Such a praying “liturgical theology” functions in much the same way the late Benedictine theologian, Fr. Aidan Kavanaugh, described the liturgy:

The liturgy, like the feast, exists not to educate but to seduce people into participating in common activity of the highest order, where one is freed to learn things which cannot be taught.


A professor from my graduate theology study years once shared a first-hand account of a lecture presented by the famous Dominican spiritual theologian Fr. Réginald Marie Garrigou-Lagrange during the early 1960s in Rome. He said that the agèd Lagrange, who was otherwise in good health, walked up to the podium and began the opening prayer with the Latin word, Deus, “God.”

‘Deus…Deus…De-…’ Lagrange was unable to proceed any further, and had to leave the auditorium. “But,” my professor said, “it was clear to all who knew him that this was no stroke; that Fr. Réginald was seized, as he often was in his latter years, by a love for the God whose Name he could not speak without being drawn out of himself.”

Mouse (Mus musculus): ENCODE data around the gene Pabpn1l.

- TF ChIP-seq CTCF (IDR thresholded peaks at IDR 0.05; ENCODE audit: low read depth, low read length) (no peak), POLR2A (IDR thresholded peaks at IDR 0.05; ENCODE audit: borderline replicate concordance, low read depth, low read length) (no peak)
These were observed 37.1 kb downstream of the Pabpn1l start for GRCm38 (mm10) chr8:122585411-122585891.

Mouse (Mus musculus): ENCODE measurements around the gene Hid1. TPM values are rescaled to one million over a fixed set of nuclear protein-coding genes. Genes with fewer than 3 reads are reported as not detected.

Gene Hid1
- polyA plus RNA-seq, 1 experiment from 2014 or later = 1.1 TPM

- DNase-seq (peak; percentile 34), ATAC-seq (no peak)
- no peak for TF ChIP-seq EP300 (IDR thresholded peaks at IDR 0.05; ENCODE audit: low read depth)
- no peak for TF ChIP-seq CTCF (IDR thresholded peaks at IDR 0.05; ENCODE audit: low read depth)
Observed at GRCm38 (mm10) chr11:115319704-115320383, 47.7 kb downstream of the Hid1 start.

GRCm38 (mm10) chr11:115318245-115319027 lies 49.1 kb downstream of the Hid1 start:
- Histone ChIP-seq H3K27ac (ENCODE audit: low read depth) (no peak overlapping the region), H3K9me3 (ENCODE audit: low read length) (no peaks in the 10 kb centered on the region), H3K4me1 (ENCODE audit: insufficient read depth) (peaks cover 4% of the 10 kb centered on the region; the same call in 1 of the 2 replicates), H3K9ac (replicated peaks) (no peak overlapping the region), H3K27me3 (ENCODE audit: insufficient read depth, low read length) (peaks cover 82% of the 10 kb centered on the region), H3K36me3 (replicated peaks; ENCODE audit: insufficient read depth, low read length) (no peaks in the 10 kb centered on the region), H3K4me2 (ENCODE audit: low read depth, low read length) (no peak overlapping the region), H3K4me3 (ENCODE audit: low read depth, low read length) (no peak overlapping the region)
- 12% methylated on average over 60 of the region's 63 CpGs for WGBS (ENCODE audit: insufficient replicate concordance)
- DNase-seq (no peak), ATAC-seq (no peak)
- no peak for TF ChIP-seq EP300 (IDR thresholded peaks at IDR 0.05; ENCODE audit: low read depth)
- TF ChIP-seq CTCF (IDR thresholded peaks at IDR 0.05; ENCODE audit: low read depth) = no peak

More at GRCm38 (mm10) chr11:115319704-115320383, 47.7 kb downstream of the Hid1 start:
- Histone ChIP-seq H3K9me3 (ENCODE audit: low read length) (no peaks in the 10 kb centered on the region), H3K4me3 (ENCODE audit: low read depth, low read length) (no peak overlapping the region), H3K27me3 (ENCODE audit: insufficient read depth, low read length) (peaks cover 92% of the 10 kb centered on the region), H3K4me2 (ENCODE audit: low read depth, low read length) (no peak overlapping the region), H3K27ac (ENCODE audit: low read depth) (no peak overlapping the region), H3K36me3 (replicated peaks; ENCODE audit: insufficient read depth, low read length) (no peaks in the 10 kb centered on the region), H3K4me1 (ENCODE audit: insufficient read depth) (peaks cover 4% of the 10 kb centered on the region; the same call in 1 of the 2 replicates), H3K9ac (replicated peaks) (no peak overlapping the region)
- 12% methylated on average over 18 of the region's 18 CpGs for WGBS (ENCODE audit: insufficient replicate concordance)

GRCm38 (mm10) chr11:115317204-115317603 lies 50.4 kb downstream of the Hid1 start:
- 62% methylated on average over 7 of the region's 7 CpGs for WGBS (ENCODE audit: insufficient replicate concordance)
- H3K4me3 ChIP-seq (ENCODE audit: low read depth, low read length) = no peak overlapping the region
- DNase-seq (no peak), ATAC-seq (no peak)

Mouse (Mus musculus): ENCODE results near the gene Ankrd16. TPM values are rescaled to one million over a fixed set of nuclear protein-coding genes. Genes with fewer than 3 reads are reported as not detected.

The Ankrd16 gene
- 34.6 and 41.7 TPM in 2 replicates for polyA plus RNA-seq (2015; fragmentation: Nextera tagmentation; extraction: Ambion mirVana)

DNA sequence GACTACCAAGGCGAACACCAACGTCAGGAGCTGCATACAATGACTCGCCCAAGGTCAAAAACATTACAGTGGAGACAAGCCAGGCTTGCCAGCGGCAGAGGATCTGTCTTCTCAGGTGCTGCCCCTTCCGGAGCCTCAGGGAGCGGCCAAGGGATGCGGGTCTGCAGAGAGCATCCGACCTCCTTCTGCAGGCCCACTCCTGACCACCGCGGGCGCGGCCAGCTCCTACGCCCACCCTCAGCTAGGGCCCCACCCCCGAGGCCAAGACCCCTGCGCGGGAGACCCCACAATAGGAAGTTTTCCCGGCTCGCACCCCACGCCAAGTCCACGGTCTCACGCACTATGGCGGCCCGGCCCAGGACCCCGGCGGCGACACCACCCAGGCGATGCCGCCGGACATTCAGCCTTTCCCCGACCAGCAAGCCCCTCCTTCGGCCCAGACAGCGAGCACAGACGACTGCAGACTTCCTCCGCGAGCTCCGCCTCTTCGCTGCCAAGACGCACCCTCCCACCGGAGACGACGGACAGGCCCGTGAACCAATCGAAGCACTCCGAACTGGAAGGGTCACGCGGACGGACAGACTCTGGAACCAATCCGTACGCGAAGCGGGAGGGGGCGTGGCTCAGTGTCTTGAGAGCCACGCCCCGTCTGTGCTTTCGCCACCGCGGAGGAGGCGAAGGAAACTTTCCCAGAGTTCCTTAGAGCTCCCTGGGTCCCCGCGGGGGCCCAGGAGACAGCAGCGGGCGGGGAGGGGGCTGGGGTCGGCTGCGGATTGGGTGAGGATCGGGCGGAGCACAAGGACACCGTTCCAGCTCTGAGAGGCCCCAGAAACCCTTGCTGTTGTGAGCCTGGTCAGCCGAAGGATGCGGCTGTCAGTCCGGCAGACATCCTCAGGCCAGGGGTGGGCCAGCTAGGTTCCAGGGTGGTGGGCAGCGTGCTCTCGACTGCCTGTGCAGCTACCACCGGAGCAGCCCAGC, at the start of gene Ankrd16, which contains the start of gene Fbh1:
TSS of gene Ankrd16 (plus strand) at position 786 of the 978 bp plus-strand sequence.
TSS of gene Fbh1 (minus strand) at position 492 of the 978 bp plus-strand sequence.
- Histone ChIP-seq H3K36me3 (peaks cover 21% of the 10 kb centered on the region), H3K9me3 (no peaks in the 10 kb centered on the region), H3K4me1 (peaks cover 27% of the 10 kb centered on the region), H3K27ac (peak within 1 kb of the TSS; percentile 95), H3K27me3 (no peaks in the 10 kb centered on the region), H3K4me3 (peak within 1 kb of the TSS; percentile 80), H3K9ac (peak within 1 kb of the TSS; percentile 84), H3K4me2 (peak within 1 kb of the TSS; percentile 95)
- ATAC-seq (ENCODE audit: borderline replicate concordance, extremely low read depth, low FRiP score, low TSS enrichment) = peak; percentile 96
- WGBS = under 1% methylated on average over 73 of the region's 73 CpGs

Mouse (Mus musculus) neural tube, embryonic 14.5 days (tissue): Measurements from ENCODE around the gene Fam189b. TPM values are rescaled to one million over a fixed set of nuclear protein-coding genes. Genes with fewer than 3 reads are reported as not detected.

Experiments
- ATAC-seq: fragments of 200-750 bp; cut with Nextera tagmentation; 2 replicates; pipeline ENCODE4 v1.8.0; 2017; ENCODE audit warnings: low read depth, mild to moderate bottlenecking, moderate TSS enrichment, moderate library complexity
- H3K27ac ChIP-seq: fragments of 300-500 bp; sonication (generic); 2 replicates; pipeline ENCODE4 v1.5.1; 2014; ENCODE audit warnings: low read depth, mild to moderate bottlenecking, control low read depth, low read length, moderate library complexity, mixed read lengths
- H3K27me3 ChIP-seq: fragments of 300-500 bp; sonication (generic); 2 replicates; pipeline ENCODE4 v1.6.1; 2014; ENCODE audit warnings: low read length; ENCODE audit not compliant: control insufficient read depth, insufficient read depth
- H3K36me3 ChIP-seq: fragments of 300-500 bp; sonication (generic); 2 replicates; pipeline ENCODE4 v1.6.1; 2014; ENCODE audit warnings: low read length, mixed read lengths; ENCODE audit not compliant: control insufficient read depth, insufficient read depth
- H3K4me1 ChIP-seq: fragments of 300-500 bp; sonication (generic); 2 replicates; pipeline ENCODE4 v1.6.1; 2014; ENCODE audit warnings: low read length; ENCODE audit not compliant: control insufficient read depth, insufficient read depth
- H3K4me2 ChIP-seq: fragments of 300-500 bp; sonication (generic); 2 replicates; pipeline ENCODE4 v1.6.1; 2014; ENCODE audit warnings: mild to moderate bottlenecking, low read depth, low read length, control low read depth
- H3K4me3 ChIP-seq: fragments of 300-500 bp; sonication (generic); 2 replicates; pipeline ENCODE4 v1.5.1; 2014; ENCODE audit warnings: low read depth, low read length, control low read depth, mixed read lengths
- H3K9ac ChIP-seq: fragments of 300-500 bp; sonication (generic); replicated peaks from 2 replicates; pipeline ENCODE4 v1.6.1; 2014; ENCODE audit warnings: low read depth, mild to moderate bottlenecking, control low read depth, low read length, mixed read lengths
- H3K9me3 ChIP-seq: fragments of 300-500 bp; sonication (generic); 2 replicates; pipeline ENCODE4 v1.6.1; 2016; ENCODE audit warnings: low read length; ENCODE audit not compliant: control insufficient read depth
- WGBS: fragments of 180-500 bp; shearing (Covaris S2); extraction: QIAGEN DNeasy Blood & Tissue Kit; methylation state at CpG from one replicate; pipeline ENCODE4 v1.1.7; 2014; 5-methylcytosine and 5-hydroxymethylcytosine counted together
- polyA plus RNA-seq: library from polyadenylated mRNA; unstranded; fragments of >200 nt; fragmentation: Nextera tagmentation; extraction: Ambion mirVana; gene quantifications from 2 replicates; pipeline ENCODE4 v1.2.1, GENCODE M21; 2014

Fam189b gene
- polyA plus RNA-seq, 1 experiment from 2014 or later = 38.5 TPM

As a saintly DRE once said to me after a lecture I gave on theology, “Thinking about God at this point in my life leaves me with little to say, but much to love.”


Divine Revelation

St. Francis of Assisi vision of the Crucified

In a terrific homily I heard recently, the homilist talked about God as a “revealing” God. I often take notes during homilies for later use, and I did that day. Later I took those notes into my prayer time, blended them with my own meditation and then transcribed it all into my journal. Here’s an excerpt…